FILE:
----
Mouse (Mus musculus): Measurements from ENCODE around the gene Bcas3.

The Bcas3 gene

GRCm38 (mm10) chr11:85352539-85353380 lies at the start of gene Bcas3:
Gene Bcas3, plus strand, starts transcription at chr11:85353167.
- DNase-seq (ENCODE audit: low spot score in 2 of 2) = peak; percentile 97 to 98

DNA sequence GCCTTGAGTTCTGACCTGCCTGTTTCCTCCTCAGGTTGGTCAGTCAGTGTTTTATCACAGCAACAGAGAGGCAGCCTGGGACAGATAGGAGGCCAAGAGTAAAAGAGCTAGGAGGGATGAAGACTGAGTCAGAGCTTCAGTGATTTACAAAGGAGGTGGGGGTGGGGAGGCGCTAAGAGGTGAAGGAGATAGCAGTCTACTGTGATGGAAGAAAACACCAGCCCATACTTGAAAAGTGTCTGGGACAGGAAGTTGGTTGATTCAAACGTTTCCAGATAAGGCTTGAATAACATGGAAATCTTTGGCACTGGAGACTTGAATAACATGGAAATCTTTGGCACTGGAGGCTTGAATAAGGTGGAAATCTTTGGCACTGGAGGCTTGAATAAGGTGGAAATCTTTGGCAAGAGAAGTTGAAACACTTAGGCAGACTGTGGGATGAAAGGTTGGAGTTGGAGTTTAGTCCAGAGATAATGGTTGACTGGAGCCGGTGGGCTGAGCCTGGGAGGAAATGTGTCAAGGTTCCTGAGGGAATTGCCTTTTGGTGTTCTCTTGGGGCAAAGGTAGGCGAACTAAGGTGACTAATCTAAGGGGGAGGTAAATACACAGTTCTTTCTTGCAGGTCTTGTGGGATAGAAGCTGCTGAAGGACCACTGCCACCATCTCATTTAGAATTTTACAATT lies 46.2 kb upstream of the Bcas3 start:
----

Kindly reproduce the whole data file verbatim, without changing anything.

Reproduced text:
Mouse (Mus musculus): Measurements from ENCODE around the gene Bcas3.

The Bcas3 gene

GRCm38 (mm10) chr11:85352539-85353380 lies at the start of gene Bcas3:
Gene Bcas3, plus strand, starts transcription at chr11:85353167.
- DNase-seq (ENCODE audit: low spot score in 2 of 2) = peak; percentile 97 to 98

DNA sequence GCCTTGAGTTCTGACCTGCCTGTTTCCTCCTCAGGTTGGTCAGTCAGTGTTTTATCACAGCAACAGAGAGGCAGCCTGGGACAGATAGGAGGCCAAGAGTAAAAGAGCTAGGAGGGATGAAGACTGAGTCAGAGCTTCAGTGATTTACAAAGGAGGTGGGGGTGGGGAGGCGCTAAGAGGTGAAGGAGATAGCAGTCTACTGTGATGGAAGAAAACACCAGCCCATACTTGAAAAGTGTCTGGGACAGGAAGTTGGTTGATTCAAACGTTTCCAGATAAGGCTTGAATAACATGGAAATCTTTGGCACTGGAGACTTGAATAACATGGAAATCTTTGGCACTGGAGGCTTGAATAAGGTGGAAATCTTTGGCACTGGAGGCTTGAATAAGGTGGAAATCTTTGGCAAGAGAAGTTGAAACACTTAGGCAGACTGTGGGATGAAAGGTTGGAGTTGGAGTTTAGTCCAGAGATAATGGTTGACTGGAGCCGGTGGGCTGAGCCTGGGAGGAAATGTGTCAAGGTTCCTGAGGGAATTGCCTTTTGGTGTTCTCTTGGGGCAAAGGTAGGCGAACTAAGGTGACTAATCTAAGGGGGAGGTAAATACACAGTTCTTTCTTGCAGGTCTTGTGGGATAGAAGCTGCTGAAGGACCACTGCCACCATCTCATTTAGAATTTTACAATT lies 46.2 kb upstream of the Bcas3 start: